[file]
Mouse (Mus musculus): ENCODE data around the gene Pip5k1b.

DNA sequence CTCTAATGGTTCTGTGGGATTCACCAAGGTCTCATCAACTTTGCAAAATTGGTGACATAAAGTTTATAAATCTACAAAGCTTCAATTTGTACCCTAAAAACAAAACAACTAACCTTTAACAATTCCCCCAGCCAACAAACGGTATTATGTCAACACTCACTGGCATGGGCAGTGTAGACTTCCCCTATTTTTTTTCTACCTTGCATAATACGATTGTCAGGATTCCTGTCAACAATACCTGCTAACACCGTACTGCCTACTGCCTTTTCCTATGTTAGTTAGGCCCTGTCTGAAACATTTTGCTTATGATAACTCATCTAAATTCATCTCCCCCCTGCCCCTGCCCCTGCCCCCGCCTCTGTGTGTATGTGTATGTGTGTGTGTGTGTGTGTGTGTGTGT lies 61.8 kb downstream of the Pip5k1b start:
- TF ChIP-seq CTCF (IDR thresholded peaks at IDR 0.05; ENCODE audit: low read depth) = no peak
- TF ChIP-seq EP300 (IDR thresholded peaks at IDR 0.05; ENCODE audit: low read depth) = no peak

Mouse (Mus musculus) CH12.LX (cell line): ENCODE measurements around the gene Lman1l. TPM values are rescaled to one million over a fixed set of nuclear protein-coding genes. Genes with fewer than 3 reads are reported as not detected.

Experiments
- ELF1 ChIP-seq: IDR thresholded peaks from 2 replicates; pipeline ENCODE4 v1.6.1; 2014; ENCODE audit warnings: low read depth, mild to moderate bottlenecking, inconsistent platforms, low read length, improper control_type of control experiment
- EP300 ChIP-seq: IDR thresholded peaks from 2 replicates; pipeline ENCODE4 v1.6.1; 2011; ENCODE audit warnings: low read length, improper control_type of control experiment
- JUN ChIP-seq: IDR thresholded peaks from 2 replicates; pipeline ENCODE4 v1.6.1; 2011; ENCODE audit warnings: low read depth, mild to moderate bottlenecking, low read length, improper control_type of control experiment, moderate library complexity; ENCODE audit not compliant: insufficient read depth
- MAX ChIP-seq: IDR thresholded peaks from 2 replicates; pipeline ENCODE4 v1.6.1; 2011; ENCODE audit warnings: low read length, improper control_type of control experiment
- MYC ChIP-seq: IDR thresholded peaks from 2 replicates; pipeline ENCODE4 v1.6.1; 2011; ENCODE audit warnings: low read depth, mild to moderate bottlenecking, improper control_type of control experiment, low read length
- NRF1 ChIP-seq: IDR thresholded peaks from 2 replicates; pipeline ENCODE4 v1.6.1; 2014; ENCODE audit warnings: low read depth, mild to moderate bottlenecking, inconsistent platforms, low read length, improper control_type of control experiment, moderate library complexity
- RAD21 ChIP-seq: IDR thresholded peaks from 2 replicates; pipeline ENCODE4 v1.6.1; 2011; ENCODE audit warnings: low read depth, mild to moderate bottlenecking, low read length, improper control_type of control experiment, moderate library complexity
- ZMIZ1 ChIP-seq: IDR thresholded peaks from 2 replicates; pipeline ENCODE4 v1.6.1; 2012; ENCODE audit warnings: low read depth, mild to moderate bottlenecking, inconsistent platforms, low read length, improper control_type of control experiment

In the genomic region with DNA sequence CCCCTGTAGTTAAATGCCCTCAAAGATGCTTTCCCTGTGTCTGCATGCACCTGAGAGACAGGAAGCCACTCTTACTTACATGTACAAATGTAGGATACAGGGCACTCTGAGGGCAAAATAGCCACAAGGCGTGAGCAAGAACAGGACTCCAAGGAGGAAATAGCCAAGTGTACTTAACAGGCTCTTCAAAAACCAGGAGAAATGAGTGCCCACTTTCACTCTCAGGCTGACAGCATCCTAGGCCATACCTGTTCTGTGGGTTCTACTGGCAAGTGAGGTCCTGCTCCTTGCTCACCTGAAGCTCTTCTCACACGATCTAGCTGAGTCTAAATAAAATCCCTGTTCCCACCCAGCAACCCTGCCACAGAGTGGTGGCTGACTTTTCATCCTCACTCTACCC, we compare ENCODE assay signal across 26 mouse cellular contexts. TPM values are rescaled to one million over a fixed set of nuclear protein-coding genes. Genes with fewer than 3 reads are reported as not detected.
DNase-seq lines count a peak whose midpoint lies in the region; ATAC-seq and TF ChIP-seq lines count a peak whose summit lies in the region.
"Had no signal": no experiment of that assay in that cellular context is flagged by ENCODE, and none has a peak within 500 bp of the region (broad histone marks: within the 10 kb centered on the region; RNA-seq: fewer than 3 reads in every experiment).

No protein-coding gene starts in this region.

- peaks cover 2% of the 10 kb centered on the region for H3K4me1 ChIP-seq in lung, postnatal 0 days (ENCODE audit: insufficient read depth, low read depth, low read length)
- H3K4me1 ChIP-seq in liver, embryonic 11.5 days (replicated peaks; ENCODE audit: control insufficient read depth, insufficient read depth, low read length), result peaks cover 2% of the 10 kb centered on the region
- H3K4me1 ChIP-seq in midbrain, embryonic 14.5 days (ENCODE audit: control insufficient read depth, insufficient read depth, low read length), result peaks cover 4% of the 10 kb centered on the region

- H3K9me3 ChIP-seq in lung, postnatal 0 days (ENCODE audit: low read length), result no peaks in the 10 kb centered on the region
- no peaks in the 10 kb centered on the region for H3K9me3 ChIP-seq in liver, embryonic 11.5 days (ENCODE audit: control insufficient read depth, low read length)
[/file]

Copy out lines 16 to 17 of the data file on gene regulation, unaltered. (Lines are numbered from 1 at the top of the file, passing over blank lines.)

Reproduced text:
DNase-seq lines count a peak whose midpoint lies in the region; ATAC-seq and TF ChIP-seq lines count a peak whose summit lies in the region.
"Had no signal": no experiment of that assay in that cellular context is flagged by ENCODE, and none has a peak within 500 bp of the region (broad histone marks: within the 10 kb centered on the region; RNA-seq: fewer than 3 reads in every experiment).